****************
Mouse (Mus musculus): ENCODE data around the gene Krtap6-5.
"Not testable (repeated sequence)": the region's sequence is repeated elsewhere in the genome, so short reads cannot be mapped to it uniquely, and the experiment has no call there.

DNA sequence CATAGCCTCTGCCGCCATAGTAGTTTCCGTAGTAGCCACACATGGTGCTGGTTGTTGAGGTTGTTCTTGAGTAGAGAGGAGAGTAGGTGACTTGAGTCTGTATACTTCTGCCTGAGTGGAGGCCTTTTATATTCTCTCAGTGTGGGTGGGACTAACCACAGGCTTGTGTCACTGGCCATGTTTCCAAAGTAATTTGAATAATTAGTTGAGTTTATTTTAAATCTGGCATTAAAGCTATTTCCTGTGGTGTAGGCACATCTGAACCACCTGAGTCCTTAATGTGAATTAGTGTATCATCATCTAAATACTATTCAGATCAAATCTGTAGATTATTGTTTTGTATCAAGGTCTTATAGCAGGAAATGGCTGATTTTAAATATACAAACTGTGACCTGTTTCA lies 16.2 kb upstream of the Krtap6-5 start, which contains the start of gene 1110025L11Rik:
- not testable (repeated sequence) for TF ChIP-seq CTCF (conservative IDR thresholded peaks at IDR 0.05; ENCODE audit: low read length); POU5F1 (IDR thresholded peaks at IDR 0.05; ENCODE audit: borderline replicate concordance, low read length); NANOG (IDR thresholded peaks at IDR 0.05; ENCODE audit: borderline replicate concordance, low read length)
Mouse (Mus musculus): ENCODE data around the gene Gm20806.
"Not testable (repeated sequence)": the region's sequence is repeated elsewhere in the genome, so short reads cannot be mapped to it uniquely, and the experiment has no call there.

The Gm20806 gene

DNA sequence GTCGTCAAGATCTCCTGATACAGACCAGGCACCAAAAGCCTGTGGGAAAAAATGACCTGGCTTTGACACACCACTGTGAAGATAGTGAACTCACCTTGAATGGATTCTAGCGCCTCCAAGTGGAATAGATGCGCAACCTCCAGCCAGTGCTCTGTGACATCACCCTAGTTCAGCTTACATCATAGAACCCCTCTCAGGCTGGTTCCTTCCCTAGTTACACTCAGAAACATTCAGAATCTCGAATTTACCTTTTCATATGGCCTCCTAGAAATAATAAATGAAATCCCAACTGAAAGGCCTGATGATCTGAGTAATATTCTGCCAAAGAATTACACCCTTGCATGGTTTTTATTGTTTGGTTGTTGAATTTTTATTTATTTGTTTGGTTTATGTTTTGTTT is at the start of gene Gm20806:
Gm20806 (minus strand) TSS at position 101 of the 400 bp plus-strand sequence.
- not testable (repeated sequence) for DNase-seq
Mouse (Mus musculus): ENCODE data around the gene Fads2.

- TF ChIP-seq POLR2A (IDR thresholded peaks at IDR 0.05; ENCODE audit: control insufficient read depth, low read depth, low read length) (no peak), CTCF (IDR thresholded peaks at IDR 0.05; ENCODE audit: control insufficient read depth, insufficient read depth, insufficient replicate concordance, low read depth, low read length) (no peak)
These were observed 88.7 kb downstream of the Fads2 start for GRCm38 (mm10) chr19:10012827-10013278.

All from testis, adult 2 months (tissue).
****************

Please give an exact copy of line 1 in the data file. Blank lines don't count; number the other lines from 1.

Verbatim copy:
Mouse (Mus musculus): ENCODE data around the gene Krtap6-5.